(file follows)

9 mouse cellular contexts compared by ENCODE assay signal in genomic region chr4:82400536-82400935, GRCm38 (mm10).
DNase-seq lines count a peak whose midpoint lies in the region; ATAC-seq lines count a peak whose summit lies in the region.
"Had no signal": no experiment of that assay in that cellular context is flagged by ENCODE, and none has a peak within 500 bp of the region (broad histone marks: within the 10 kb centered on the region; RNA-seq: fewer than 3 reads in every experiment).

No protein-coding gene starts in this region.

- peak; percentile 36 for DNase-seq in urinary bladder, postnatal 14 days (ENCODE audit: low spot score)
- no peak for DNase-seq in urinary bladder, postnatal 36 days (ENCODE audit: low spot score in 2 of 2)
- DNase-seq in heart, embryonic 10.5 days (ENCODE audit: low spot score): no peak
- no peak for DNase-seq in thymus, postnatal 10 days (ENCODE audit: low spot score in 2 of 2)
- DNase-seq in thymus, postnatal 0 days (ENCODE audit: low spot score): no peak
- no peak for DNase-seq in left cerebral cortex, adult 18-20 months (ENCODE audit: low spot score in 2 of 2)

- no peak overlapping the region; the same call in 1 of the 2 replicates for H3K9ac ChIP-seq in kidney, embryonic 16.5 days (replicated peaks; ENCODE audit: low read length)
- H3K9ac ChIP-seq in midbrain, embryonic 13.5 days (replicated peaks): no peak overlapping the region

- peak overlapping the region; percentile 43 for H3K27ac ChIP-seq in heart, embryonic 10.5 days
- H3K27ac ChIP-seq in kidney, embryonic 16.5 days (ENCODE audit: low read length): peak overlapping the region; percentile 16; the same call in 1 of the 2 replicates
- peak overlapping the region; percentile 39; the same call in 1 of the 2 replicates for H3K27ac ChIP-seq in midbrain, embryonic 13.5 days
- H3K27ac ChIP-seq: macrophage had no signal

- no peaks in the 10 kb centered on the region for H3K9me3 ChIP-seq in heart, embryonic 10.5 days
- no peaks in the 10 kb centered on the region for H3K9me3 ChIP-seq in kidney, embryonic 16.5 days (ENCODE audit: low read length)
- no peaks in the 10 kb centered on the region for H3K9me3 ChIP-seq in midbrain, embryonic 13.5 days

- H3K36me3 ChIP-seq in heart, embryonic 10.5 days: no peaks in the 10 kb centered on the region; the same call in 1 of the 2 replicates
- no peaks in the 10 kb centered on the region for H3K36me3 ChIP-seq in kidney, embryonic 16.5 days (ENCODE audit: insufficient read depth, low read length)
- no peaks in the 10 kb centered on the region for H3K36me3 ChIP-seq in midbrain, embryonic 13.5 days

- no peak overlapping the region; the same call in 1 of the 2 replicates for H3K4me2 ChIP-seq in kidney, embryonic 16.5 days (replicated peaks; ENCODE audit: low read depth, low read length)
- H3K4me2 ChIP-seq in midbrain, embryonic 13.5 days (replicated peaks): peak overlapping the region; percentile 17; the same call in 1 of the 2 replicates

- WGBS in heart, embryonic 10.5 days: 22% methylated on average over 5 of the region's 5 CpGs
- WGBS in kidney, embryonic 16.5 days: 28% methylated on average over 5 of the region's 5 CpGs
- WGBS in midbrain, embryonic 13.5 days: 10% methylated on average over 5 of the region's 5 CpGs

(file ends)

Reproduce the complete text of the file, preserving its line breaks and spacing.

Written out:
9 mouse cellular contexts compared by ENCODE assay signal in genomic region chr4:82400536-82400935, GRCm38 (mm10).
DNase-seq lines count a peak whose midpoint lies in the region; ATAC-seq lines count a peak whose summit lies in the region.
"Had no signal": no experiment of that assay in that cellular context is flagged by ENCODE, and none has a peak within 500 bp of the region (broad histone marks: within the 10 kb centered on the region; RNA-seq: fewer than 3 reads in every experiment).

No protein-coding gene starts in this region.

- peak; percentile 36 for DNase-seq in urinary bladder, postnatal 14 days (ENCODE audit: low spot score)
- no peak for DNase-seq in urinary bladder, postnatal 36 days (ENCODE audit: low spot score in 2 of 2)
- DNase-seq in heart, embryonic 10.5 days (ENCODE audit: low spot score): no peak
- no peak for DNase-seq in thymus, postnatal 10 days (ENCODE audit: low spot score in 2 of 2)
- DNase-seq in thymus, postnatal 0 days (ENCODE audit: low spot score): no peak
- no peak for DNase-seq in left cerebral cortex, adult 18-20 months (ENCODE audit: low spot score in 2 of 2)

- no peak overlapping the region; the same call in 1 of the 2 replicates for H3K9ac ChIP-seq in kidney, embryonic 16.5 days (replicated peaks; ENCODE audit: low read length)
- H3K9ac ChIP-seq in midbrain, embryonic 13.5 days (replicated peaks): no peak overlapping the region

- peak overlapping the region; percentile 43 for H3K27ac ChIP-seq in heart, embryonic 10.5 days
- H3K27ac ChIP-seq in kidney, embryonic 16.5 days (ENCODE audit: low read length): peak overlapping the region; percentile 16; the same call in 1 of the 2 replicates
- peak overlapping the region; percentile 39; the same call in 1 of the 2 replicates for H3K27ac ChIP-seq in midbrain, embryonic 13.5 days
- H3K27ac ChIP-seq: macrophage had no signal

- no peaks in the 10 kb centered on the region for H3K9me3 ChIP-seq in heart, embryonic 10.5 days
- no peaks in the 10 kb centered on the region for H3K9me3 ChIP-seq in kidney, embryonic 16.5 days (ENCODE audit: low read length)
- no peaks in the 10 kb centered on the region for H3K9me3 ChIP-seq in midbrain, embryonic 13.5 days

- H3K36me3 ChIP-seq in heart, embryonic 10.5 days: no peaks in the 10 kb centered on the region; the same call in 1 of the 2 replicates
- no peaks in the 10 kb centered on the region for H3K36me3 ChIP-seq in kidney, embryonic 16.5 days (ENCODE audit: insufficient read depth, low read length)
- no peaks in the 10 kb centered on the region for H3K36me3 ChIP-seq in midbrain, embryonic 13.5 days

- no peak overlapping the region; the same call in 1 of the 2 replicates for H3K4me2 ChIP-seq in kidney, embryonic 16.5 days (replicated peaks; ENCODE audit: low read depth, low read length)
- H3K4me2 ChIP-seq in midbrain, embryonic 13.5 days (replicated peaks): peak overlapping the region; percentile 17; the same call in 1 of the 2 replicates

- WGBS in heart, embryonic 10.5 days: 22% methylated on average over 5 of the region's 5 CpGs
- WGBS in kidney, embryonic 16.5 days: 28% methylated on average over 5 of the region's 5 CpGs
- WGBS in midbrain, embryonic 13.5 days: 10% methylated on average over 5 of the region's 5 CpGs